The total amount of hydrophobic monomers, comprising the monomer having a chain with greater than or equal to 12 carbons and optionally, monomer containing an aromatic group, are preferably present in the polymer in an amount of 20 to 45% by weight of the total polymer. The hydrophobic aromatic-group containing monomer may be present in an amount from about 0 to 85% by weight of the total polymer, more preferably from about 0 to 60%, and most preferably from about 0 to 50%.

The monomers comprising the polymeric dispersant or binder may be totally random, or they may be arranged in blocks such as AB or ABA wherein, A is the hydrophobic monomer and B is the hydrophilic monomer. In addition, the polymer make take the form of a random terpolymer or an ABC triblock wherein, at least one of the A, B and C blocks is chosen to be the hydrophilic monomer and the remaining blocks are hydrophobic blocks dissimilar from one another. Preferably the copolymer is a random copolymer or terpolymer.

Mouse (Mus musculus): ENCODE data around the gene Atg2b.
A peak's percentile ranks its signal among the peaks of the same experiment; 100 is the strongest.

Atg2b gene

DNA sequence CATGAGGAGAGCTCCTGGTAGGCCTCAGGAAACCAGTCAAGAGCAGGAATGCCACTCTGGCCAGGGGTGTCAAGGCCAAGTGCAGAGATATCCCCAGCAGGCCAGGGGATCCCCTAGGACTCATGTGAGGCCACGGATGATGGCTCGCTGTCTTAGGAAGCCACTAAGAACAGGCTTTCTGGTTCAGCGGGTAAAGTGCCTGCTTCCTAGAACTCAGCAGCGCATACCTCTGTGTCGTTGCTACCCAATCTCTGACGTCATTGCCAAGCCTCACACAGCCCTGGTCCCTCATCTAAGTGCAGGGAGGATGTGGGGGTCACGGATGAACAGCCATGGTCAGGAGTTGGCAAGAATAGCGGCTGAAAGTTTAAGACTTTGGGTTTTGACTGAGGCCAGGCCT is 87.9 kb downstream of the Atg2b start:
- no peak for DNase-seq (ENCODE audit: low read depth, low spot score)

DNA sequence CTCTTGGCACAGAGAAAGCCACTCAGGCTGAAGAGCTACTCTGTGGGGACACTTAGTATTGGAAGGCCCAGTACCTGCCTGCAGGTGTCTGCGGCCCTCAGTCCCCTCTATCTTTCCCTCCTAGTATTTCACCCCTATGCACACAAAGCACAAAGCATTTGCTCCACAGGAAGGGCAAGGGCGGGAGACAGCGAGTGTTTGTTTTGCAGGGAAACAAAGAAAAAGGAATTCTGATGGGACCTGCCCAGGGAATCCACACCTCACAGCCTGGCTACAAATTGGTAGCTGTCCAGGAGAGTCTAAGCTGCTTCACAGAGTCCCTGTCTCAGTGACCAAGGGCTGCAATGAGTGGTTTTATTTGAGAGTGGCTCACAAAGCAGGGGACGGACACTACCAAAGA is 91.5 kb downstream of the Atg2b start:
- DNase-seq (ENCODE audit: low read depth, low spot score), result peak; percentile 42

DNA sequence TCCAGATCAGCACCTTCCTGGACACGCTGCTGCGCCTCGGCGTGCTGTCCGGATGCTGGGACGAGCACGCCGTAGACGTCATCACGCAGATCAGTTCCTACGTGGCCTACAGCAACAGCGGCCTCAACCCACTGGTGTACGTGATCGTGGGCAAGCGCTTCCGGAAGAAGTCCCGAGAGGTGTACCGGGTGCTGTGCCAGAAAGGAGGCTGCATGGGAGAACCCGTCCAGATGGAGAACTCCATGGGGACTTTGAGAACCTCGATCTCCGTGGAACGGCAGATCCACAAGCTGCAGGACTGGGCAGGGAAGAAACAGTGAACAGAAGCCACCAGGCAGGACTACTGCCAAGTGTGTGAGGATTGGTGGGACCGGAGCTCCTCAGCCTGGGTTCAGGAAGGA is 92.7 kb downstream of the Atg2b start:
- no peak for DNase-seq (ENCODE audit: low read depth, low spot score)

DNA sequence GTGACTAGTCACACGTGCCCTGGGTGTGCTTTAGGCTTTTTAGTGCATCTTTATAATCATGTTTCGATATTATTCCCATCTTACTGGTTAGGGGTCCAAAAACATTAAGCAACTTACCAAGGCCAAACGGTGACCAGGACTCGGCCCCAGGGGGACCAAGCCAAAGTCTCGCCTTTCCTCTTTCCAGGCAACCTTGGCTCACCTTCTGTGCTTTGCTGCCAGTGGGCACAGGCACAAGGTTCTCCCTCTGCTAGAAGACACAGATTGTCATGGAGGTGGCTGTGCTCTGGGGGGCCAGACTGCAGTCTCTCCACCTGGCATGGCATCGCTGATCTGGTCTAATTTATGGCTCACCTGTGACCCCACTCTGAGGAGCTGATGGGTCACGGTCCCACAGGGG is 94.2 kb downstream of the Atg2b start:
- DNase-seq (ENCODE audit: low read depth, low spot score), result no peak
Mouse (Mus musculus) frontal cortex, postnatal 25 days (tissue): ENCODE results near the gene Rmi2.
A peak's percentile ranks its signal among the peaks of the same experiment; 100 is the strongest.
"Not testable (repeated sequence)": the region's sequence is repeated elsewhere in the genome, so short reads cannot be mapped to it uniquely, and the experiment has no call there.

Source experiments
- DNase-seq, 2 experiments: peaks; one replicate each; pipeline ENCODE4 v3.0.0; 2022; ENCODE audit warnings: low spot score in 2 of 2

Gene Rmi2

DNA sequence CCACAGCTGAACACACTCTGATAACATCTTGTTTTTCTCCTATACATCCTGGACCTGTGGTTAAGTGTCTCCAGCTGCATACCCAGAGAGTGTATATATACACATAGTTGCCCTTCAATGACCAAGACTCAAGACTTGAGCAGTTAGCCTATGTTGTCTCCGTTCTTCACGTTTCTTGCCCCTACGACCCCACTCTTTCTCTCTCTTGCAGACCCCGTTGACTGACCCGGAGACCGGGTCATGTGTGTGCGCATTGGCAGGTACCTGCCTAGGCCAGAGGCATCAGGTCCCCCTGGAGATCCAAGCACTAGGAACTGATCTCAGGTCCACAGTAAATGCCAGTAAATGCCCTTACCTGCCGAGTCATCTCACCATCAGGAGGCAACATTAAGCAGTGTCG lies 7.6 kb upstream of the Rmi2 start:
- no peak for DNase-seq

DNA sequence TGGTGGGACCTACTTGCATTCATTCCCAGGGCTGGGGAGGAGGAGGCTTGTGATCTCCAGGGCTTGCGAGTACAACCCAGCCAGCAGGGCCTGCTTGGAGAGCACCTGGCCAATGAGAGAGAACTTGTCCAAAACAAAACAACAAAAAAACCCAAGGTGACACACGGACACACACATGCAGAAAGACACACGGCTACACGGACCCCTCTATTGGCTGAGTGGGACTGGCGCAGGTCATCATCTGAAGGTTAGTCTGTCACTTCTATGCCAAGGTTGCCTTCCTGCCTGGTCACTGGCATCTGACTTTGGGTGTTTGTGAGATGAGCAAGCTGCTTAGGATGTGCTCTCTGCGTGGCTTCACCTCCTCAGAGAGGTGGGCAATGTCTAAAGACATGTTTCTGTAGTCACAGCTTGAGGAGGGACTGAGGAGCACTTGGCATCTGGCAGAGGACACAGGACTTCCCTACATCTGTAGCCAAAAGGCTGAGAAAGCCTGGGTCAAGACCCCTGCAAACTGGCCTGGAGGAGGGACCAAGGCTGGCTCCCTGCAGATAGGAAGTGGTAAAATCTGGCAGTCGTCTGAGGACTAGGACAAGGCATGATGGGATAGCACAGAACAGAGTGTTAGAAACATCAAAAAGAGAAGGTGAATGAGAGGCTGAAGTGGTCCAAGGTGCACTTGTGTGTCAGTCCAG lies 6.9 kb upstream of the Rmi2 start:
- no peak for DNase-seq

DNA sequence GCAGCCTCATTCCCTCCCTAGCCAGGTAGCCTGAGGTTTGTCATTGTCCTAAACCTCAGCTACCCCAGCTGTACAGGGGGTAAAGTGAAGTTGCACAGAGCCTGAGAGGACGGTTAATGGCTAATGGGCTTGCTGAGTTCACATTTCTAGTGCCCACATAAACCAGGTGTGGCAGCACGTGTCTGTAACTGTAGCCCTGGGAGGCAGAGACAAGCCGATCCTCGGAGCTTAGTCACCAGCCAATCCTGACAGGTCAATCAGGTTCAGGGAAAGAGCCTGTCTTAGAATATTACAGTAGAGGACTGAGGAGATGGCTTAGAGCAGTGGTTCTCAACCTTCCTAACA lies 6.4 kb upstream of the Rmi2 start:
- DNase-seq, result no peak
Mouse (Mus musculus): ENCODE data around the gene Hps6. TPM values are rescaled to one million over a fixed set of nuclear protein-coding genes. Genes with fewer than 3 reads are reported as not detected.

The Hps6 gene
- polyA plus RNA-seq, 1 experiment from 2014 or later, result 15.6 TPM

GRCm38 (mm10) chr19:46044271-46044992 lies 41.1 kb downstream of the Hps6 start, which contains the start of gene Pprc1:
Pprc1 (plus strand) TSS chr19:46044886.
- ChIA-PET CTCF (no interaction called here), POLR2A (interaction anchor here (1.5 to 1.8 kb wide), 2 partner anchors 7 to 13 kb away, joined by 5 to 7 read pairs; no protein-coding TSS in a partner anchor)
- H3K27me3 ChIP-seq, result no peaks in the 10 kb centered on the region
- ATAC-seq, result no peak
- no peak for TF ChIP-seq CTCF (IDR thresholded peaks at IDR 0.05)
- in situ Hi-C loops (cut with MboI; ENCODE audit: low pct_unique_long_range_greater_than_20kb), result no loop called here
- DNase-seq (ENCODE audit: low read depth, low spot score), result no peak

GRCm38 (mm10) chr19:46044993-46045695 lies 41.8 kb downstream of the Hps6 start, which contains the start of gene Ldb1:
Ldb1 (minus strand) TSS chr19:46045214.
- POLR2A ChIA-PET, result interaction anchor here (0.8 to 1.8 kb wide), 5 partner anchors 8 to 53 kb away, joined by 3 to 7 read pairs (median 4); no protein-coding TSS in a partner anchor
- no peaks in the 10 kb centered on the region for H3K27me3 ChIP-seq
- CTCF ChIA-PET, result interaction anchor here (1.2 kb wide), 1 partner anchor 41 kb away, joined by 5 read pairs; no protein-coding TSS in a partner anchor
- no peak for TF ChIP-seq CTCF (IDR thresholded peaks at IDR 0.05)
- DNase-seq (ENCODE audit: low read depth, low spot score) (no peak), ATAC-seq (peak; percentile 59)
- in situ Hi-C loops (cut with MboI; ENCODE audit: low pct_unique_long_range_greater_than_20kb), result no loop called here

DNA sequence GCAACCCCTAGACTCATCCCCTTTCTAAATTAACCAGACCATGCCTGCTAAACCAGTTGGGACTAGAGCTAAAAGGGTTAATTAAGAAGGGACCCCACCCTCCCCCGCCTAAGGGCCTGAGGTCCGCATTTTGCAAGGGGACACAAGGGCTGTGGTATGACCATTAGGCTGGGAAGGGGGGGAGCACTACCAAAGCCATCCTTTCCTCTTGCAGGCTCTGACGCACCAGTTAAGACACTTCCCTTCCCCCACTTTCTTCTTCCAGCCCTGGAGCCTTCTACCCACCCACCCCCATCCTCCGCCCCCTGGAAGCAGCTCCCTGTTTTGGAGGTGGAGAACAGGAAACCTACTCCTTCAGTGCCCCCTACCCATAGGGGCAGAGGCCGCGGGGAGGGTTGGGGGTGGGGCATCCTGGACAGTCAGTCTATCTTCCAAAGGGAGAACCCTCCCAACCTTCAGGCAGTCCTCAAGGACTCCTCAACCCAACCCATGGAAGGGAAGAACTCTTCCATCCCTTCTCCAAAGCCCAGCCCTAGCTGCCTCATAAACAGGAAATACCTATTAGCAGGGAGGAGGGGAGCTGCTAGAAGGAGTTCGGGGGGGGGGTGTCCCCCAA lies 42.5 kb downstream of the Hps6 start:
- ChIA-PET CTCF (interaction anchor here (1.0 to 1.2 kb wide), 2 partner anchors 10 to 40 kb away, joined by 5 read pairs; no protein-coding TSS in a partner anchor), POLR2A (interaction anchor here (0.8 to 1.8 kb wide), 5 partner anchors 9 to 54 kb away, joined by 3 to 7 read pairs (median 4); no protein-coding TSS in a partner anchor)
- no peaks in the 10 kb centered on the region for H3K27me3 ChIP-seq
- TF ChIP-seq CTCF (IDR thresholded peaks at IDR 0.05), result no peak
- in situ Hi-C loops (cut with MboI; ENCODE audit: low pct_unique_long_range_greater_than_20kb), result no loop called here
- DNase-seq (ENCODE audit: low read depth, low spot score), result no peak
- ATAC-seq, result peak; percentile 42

The weight average molecular weight of the copolymer dispersant or binder has an upper limit such that it is less than about 100,000 Daltons. Desirably the weight average molecular weight of the copolymer is less than about 25,000 Daltons; more preferably it is less than 15,000 and most preferably less than 10,000 Daltons. The molecular weight of the binder or dispersant has a weight average molecular weight lower limit such that it is greater than about 500 Daltons.

While a polymeric dispersant or binder is desirable, there is no requirement that the pigmented ink jet ink composition of the invention contain a polymeric material. The invention provides for pH stable pigmented inks with high conductivity to ensure reliable and accurate continuous ink jet fluid system concentration control.